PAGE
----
The first single-vineyard Syrah that I remember having was a Kendall-Jackson wine from the Durell Vineyard in Sonoma Valley. It was way back in the 1990s, but the silky, sinuous wine proved memorable.
Later, I saw that a grapevine nursery was offering a Syrah clone called “Durell.” Must be some special vineyard, right? So I was delighted to accept an invitation to Destination Durell this month, a pilgrimage to the home of the mother vine of a great California Syrah.
At the parking area, I hop on an electric cart that whirs toward a low hill topped with vineyard rows. But the tour stops at an oak-shaded grove. This event, hosted by Three Sticks Wines, is more of a wine club party (signing up to the list will also net you an invitation) than the educational tour I’d hoped for. But onward: there’s an educational opportunity at the first winetasting station I visit after slurping a candied splash of Three Sticks 2016 Pinot Blanc ($50) offered at check-in.
At the “Durell Zone,” there’s 2016 Durell Vineyard Chardonnay ($55), as crisp and rich as a toasty butter cookie, and 2016 Pinot Noir ($70), which in this vintage is a rich baritone to the tenor of the winery’s Gap’s Crown Pinot Noir ($70). But where’s the Syrah?
I ask the guy pouring the wines if he can help. Yes he can, since Rob Harris is director of vineyard operations for the whole outfit owned by venture-capitalist-turned-vintner Bill Price. Harris gives me the bad news about the original Syrah: “It’s no longer with us.”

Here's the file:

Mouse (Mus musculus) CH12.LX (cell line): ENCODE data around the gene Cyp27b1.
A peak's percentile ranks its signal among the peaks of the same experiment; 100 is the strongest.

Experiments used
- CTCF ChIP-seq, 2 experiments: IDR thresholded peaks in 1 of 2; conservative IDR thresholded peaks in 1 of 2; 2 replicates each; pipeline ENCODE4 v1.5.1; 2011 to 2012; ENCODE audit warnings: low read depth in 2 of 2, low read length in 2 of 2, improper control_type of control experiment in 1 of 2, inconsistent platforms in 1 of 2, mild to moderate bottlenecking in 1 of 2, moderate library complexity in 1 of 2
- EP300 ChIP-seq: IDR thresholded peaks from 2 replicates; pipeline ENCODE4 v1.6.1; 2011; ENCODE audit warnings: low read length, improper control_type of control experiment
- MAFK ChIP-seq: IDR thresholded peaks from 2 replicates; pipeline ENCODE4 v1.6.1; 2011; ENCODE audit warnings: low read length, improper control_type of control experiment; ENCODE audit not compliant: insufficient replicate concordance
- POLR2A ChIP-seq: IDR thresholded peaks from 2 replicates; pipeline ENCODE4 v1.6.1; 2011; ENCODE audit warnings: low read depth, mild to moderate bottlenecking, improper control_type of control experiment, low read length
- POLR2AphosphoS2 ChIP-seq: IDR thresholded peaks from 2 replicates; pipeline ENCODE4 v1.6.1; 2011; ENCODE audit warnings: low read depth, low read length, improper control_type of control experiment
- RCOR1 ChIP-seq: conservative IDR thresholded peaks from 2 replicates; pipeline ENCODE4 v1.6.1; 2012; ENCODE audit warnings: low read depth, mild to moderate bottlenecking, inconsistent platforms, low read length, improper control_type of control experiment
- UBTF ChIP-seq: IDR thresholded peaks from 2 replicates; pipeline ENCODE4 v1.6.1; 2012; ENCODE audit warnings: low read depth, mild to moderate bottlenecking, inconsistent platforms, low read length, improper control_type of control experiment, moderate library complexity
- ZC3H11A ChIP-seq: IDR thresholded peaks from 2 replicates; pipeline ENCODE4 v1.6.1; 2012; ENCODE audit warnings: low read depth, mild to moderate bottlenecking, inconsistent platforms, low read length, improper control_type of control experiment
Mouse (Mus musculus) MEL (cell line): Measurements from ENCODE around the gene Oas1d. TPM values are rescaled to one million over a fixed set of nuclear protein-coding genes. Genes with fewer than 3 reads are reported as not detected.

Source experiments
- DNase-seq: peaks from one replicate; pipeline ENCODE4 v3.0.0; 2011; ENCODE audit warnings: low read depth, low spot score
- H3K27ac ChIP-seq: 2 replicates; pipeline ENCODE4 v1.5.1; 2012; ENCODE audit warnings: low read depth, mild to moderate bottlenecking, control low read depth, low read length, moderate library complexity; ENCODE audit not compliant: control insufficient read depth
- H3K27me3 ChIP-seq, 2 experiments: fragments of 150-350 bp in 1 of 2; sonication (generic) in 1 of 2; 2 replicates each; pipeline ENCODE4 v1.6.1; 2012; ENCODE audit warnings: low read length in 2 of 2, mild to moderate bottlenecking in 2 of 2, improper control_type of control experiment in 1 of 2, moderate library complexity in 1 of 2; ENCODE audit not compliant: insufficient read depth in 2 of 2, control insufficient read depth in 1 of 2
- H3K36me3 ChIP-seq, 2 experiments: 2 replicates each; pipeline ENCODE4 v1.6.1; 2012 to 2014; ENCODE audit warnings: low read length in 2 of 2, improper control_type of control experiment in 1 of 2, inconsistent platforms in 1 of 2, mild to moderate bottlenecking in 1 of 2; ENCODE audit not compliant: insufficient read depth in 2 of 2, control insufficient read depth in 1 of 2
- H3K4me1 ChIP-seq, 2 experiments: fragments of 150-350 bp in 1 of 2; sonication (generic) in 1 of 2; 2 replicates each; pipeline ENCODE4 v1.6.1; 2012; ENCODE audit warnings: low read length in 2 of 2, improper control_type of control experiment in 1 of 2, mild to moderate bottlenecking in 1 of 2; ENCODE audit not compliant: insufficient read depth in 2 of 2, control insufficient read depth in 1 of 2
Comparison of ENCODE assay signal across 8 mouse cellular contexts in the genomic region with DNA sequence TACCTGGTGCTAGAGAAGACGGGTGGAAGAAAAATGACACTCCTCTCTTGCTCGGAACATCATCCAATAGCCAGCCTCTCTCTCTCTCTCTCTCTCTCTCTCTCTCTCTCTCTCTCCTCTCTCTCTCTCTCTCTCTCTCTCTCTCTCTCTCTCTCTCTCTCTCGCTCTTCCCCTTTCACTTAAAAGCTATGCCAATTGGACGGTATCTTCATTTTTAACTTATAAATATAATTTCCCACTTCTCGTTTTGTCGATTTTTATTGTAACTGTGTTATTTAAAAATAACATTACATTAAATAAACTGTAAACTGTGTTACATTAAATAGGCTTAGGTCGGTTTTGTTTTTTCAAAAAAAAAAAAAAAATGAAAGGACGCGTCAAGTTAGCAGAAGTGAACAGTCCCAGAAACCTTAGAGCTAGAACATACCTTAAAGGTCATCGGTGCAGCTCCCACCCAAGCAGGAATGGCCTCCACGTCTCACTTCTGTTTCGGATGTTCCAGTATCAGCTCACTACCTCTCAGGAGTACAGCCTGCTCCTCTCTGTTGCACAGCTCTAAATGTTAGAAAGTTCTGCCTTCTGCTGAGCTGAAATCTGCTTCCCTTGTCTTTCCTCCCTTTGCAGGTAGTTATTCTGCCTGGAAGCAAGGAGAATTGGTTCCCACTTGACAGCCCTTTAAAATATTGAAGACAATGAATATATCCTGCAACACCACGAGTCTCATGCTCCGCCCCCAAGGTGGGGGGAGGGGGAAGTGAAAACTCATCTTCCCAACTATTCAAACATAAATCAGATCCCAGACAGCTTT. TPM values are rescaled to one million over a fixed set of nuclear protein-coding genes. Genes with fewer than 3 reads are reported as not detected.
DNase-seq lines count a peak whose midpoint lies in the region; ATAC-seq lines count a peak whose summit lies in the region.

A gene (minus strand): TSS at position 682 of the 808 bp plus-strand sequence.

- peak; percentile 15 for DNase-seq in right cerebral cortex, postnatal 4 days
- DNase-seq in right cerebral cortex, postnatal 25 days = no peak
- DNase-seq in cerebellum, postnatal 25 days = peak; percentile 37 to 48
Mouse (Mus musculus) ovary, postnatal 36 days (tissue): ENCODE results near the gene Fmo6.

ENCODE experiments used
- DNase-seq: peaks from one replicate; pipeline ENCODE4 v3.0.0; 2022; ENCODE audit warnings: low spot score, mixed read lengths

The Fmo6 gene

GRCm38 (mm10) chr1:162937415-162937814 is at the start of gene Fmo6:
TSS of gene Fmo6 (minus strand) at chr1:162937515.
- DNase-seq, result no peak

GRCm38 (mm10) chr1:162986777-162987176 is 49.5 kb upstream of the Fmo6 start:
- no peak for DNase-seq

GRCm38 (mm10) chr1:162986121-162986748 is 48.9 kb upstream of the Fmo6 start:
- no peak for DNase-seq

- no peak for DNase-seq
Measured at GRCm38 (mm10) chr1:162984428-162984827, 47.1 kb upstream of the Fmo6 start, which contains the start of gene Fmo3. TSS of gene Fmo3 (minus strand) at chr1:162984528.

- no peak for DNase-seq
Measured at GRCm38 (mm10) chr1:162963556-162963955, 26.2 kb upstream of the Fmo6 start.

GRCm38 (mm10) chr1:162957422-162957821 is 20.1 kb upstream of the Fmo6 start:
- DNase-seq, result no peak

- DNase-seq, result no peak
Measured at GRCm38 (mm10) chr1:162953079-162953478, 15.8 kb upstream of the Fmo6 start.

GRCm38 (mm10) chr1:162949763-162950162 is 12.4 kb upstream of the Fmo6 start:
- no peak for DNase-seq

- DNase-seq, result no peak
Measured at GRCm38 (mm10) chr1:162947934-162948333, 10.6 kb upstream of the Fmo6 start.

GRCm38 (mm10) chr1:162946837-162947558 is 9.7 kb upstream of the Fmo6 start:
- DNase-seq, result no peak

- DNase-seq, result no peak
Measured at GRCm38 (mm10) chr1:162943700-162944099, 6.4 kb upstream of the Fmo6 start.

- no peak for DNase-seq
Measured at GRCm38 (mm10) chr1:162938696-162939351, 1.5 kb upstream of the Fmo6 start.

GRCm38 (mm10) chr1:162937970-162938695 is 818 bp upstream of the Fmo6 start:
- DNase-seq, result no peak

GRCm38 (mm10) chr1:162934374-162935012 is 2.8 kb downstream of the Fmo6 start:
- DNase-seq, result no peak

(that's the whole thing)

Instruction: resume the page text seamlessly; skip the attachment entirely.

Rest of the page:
But mourn it not: cuttings from the original vines live on in a block sold to Ram’s Gate Winery by Ellie Phipps Price, who bought it in 1998 with then-husband Bill. The other block of Syrah, sold to Chateau St. Jean for a single-vineyard bottling, is just some more common Syrah, like clone 1, says Harris.
Ah, the plot thickens. Durell’s Syrah originated from a test vine from UC Davis’ Foundation Plant Services (FPS) planted in 1973, then called Shiraz 1 because it came from Australia. Later cuttings got the Durell designation after growers requested it by that name, and it came back to the wine world via FPS as Syrah clone 8.
Durell is mainly a Pinot Noir and Chardonnay vineyard, after all, but Three Sticks pays homage to this complicated history with a red field blend of white and red Rhône varieties called Casteñada ($45). A mélange of Syrah, Grenache, Grenache Blanc, Viognier and Marsanne, it’s refreshingly uncomplicated.
Find Durell Vineyard wines at Three Sticks Wines, Chateau St. Jean, Ram’s Gate Winery, Dunstan Wines and others.